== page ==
I should be knee-deep in margaritas with an ex-colleague but, after four hours of meetings, I cancelled mid-arvo citing a migraine. So, I’m squirming slightly as the young Queen Elizabeth insists, “We must keep every appointment!” just as WhatsApp informs me the friend I've flaked on is ‘typing.’ What’s the worst she can do, though? Hit me with an angry emoji?
If you consider your own plan-keeping etiquette more in line with the social rigour of a 1950s royal, you’re the exception – or you’re deluding yourself. Recent data shows we follow through on just 50 per cent of our plans. Perhaps more surprising is that, while flaking might deliver a delicious short-term pay-off (couch + trackies + Netflix = bliss, after all), the constant, seemingly innocuous making and breaking of social plans isn’t doing your health any favours.
“It’s becoming an epidemic,” says Dr Andrea Bonior, psychology professor at Georgetown University and author of The Friendship Fix: The Complete Guide to Choosing, Losing and Keeping Up With Your Friends. “And the more socially acceptable this cancelling of plans becomes, the more people will do it, regardless of whether they like how it’s making them feel.”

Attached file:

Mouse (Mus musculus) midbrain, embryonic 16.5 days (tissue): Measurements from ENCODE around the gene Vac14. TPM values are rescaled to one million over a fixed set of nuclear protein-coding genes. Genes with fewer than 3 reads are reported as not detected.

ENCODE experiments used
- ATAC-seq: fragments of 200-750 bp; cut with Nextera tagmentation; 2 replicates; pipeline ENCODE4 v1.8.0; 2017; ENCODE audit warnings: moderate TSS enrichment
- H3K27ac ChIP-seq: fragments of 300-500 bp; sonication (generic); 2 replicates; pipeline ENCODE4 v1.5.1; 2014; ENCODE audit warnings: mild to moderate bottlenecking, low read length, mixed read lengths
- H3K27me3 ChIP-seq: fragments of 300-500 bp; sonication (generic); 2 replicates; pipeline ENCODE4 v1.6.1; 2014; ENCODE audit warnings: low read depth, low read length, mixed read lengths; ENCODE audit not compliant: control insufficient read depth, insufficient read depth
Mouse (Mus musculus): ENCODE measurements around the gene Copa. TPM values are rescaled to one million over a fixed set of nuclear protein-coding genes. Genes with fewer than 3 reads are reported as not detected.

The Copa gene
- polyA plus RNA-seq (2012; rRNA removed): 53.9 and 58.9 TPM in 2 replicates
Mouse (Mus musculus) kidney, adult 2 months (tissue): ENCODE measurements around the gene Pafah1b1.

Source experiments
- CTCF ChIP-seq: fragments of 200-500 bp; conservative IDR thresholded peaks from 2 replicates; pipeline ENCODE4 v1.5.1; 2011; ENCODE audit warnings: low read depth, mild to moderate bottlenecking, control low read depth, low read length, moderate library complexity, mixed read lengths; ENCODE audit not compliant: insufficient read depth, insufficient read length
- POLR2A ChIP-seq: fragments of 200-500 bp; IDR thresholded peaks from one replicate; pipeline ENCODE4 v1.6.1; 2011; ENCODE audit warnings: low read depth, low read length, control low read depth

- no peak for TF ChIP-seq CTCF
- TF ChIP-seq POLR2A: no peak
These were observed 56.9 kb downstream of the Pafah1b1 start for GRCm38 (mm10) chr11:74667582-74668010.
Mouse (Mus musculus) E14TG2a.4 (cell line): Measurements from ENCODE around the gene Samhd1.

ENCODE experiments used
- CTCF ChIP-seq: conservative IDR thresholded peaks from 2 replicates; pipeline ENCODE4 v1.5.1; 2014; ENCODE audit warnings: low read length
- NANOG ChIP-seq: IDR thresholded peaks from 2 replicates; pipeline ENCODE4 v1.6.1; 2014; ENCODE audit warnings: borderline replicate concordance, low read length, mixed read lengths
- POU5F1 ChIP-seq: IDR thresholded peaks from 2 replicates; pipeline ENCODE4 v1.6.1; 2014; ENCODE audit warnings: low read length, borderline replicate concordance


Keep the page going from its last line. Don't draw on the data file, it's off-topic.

Tell anyone over age 50 that you cancelled on your best mate with three hours notice because you realised a new episode of Big Little Lies was ready on catch-up and they’d be horrified. What’s considered good manners has shifted, especially now we can arrange plans by tapping a screen – and can therefore cancel them just as easily. “If you couldn’t make it to your dinner plans 20 years ago, your only option was to call the restaurant in the hope of catching your friend,” says Bonior.
“There was no guarantee you’d get hold of them, so you risked leaving them sitting at the table alone.” Today? Send a text. Job done. And you know you’re golden once you see the read receipt; no awkward conversation necessary. “Essentially, you’re detonating a social hand grenade and running away,” says Bonior.
Bailing without fail